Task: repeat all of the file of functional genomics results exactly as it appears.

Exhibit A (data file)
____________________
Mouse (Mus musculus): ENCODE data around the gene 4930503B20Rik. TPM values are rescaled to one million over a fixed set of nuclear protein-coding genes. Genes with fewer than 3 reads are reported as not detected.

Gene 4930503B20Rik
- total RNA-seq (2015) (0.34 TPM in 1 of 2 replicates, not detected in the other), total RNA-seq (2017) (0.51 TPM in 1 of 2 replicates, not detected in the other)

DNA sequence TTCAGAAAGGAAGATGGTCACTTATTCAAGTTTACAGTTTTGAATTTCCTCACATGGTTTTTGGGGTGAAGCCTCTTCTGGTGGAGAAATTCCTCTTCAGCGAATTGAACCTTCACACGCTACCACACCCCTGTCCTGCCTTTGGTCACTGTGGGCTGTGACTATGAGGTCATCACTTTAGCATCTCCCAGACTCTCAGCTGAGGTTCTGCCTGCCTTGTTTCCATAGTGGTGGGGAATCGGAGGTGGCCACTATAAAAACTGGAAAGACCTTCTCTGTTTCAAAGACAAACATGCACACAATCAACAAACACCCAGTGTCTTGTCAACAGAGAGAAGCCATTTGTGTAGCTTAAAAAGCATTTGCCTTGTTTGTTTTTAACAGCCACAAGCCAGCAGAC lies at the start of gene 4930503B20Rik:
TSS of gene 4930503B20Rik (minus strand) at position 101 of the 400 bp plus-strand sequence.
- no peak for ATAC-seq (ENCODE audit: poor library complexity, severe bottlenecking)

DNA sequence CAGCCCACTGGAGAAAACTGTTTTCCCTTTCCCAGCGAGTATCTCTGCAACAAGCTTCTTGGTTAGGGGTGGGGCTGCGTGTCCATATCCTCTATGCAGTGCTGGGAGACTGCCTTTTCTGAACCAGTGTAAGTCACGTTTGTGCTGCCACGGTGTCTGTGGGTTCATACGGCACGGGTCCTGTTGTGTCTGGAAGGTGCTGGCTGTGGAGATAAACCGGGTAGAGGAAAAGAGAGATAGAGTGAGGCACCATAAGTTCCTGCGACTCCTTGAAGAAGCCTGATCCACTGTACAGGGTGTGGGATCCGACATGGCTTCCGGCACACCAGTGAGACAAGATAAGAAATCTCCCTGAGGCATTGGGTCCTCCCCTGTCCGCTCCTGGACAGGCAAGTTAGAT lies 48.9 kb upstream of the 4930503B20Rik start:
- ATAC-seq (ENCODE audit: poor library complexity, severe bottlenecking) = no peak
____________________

Mouse (Mus musculus): ENCODE data around the gene 4930503B20Rik. TPM values are rescaled to one million over a fixed set of nuclear protein-coding genes. Genes with fewer than 3 reads are reported as not detected.

Gene 4930503B20Rik
- total RNA-seq (2015) (0.34 TPM in 1 of 2 replicates, not detected in the other), total RNA-seq (2017) (0.51 TPM in 1 of 2 replicates, not detected in the other)

DNA sequence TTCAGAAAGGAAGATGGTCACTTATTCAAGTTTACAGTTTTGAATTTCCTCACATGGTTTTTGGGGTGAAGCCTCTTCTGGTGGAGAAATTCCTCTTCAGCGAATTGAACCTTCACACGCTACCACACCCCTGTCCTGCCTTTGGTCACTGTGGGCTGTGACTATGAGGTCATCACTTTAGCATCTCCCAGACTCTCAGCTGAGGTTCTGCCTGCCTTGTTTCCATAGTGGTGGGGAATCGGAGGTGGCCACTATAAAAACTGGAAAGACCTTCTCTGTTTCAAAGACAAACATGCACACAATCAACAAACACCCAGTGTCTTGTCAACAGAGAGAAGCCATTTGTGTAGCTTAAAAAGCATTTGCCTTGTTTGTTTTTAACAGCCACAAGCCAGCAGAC lies at the start of gene 4930503B20Rik:
TSS of gene 4930503B20Rik (minus strand) at position 101 of the 400 bp plus-strand sequence.
- no peak for ATAC-seq (ENCODE audit: poor library complexity, severe bottlenecking)

DNA sequence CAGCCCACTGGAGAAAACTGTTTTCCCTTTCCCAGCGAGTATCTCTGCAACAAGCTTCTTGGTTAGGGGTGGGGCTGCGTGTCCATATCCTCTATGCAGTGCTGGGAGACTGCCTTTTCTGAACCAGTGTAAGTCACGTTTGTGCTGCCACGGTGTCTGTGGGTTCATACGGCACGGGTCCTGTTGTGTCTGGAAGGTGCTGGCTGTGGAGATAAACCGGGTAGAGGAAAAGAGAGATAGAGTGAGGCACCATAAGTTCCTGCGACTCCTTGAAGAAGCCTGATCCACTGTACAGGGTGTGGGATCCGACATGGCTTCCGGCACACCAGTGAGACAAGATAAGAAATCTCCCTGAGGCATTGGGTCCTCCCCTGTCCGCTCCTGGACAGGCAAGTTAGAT lies 48.9 kb upstream of the 4930503B20Rik start:
- ATAC-seq (ENCODE audit: poor library complexity, severe bottlenecking) = no peak